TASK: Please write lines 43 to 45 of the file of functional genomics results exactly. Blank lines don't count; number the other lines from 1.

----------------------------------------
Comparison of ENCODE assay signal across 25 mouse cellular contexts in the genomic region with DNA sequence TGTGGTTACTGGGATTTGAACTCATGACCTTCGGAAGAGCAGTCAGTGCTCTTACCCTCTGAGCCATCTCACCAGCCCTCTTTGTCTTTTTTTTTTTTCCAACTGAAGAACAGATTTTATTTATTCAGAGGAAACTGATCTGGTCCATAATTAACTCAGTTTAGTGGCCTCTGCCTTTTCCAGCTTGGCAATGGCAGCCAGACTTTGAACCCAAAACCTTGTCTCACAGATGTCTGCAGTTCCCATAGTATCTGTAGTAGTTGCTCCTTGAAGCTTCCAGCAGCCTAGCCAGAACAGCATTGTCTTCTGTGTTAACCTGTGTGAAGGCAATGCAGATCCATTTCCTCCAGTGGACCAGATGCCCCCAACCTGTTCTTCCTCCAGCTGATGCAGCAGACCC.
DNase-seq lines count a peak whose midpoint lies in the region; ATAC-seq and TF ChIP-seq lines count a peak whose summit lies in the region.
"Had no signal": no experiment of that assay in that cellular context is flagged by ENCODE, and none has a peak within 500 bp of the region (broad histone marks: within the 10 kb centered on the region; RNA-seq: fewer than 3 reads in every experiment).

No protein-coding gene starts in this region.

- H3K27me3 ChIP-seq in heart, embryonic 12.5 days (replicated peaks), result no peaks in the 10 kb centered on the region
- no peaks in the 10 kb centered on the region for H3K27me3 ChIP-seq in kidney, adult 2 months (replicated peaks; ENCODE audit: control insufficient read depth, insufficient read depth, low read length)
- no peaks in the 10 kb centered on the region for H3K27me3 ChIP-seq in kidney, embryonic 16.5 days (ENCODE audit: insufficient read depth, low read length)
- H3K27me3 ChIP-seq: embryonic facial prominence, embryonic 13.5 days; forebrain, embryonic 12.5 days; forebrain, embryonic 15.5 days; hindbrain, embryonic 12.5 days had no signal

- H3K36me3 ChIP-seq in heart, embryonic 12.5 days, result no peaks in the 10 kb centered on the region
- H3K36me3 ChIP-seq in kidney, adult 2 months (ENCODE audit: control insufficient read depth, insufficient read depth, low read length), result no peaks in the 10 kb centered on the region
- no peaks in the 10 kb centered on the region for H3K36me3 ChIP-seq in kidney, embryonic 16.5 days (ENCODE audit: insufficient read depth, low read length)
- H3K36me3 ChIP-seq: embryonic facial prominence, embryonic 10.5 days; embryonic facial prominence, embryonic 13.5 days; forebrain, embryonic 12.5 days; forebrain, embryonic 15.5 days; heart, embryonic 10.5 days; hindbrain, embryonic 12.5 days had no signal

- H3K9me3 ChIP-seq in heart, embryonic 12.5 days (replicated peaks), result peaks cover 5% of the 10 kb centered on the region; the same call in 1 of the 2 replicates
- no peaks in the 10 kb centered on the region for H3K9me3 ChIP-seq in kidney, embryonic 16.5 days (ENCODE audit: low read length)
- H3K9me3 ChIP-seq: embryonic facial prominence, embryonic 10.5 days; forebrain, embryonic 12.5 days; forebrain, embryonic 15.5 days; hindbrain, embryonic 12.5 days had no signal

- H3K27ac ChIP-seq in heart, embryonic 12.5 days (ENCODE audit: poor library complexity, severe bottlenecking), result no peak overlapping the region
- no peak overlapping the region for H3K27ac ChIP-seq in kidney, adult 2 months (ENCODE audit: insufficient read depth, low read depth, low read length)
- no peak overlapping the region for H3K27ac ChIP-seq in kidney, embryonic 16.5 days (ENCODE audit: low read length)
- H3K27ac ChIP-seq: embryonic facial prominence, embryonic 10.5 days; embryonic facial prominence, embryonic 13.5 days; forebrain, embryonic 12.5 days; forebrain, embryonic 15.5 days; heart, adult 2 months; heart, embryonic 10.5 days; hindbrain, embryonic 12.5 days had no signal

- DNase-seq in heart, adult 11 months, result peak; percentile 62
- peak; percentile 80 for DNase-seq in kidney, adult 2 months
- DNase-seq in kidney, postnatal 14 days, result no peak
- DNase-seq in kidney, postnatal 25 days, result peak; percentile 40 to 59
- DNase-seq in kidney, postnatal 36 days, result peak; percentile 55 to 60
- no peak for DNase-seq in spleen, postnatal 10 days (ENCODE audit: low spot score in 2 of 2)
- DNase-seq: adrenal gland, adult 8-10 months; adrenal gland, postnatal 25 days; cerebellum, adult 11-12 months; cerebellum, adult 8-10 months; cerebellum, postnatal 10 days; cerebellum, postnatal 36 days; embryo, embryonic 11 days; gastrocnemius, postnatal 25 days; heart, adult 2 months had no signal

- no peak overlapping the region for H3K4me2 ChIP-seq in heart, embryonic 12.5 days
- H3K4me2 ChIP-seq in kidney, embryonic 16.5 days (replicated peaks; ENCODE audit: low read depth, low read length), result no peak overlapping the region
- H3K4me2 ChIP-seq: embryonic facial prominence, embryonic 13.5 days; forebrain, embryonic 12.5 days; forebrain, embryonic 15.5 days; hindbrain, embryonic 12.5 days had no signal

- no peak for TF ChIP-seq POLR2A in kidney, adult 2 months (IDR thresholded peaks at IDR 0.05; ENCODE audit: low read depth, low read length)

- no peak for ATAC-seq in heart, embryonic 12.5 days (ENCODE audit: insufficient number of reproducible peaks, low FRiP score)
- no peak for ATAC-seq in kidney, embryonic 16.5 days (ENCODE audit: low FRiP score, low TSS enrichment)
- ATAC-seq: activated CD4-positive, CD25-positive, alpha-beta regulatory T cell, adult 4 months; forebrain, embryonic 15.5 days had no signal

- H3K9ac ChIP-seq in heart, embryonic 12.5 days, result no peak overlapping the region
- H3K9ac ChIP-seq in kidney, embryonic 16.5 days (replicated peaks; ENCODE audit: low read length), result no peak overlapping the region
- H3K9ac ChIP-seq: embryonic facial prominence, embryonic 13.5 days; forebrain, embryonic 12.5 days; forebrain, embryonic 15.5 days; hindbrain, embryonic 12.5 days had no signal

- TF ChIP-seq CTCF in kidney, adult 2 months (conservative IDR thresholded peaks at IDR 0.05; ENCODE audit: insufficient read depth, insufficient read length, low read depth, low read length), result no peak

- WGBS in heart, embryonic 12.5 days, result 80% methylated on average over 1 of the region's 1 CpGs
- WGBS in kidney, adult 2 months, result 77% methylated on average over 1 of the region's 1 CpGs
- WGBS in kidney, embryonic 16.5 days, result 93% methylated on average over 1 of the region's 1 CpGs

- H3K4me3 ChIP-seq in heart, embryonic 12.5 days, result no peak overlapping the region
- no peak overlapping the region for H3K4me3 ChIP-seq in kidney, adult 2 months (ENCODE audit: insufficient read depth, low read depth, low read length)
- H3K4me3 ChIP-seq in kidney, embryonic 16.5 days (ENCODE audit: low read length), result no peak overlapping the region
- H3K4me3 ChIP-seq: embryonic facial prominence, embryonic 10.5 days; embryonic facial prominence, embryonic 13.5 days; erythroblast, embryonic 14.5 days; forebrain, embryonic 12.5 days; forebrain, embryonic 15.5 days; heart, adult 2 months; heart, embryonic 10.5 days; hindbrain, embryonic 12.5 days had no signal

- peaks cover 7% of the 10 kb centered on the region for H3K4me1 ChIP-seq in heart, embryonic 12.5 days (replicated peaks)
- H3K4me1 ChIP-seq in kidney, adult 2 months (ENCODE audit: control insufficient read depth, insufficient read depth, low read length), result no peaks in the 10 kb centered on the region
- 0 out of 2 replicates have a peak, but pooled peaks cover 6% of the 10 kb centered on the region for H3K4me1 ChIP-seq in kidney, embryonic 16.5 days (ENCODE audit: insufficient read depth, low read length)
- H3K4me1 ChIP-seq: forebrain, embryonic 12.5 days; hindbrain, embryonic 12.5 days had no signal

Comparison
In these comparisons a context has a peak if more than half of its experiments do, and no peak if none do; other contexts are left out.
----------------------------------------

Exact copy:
- H3K4me3 ChIP-seq in kidney, embryonic 16.5 days (ENCODE audit: low read length), result no peak overlapping the region
- H3K4me3 ChIP-seq: embryonic facial prominence, embryonic 10.5 days; embryonic facial prominence, embryonic 13.5 days; erythroblast, embryonic 14.5 days; forebrain, embryonic 12.5 days; forebrain, embryonic 15.5 days; heart, adult 2 months; heart, embryonic 10.5 days; hindbrain, embryonic 12.5 days had no signal

- peaks cover 7% of the 10 kb centered on the region for H3K4me1 ChIP-seq in heart, embryonic 12.5 days (replicated peaks)